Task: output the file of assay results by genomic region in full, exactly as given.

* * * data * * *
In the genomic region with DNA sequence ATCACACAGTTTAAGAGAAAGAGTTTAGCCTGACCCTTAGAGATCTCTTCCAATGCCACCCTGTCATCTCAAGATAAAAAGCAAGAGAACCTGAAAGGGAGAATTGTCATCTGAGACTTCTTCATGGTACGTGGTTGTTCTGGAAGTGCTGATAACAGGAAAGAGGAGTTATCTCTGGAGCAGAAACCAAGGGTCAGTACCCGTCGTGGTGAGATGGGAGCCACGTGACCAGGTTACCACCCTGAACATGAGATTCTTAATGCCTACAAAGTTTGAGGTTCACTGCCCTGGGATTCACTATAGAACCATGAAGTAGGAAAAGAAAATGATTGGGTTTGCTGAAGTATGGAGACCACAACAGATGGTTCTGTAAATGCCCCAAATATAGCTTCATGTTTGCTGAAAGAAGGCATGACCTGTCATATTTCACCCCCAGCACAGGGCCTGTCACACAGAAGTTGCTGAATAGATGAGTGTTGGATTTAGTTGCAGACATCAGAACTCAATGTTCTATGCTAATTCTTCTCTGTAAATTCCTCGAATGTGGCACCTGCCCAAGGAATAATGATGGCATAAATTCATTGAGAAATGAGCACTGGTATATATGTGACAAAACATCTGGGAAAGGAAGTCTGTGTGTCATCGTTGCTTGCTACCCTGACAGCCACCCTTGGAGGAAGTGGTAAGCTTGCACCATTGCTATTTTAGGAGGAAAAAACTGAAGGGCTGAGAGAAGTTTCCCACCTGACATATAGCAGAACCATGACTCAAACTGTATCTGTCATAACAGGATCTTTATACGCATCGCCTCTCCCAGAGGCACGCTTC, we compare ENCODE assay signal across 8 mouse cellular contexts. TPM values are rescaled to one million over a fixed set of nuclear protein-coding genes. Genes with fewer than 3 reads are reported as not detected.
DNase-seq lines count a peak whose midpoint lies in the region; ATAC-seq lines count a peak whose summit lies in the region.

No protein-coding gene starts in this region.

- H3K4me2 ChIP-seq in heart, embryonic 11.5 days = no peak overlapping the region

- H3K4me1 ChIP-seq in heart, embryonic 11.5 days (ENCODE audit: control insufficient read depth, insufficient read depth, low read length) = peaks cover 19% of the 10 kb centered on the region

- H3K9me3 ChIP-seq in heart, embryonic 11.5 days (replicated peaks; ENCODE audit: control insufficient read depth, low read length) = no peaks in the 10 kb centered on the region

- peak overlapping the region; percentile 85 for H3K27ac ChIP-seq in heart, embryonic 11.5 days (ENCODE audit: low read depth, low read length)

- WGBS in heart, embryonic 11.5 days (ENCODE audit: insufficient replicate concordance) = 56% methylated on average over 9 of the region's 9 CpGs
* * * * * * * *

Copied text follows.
In the genomic region with DNA sequence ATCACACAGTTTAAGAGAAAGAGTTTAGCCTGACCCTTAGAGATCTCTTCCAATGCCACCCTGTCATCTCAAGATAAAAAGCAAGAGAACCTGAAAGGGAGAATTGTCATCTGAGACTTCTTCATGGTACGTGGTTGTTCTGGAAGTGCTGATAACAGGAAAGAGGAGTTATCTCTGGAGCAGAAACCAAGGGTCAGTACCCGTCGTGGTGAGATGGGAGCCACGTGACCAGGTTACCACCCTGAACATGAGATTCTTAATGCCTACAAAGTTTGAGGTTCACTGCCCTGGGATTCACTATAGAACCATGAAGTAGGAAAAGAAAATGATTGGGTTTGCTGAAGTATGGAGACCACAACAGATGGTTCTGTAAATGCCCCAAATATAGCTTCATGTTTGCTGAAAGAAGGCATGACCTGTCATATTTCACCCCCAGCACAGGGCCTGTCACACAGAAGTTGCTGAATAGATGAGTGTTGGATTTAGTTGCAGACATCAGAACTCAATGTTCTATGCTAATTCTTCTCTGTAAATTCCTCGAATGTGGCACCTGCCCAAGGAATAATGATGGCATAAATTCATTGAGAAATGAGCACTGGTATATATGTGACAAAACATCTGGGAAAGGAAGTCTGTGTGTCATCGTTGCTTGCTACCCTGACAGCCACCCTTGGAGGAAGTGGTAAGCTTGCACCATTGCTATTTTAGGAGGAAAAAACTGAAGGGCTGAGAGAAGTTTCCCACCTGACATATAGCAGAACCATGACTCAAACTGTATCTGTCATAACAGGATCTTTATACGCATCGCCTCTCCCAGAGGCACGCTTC, we compare ENCODE assay signal across 8 mouse cellular contexts. TPM values are rescaled to one million over a fixed set of nuclear protein-coding genes. Genes with fewer than 3 reads are reported as not detected.
DNase-seq lines count a peak whose midpoint lies in the region; ATAC-seq lines count a peak whose summit lies in the region.

No protein-coding gene starts in this region.

- H3K4me2 ChIP-seq in heart, embryonic 11.5 days = no peak overlapping the region

- H3K4me1 ChIP-seq in heart, embryonic 11.5 days (ENCODE audit: control insufficient read depth, insufficient read depth, low read length) = peaks cover 19% of the 10 kb centered on the region

- H3K9me3 ChIP-seq in heart, embryonic 11.5 days (replicated peaks; ENCODE audit: control insufficient read depth, low read length) = no peaks in the 10 kb centered on the region

- peak overlapping the region; percentile 85 for H3K27ac ChIP-seq in heart, embryonic 11.5 days (ENCODE audit: low read depth, low read length)

- WGBS in heart, embryonic 11.5 days (ENCODE audit: insufficient replicate concordance) = 56% methylated on average over 9 of the region's 9 CpGs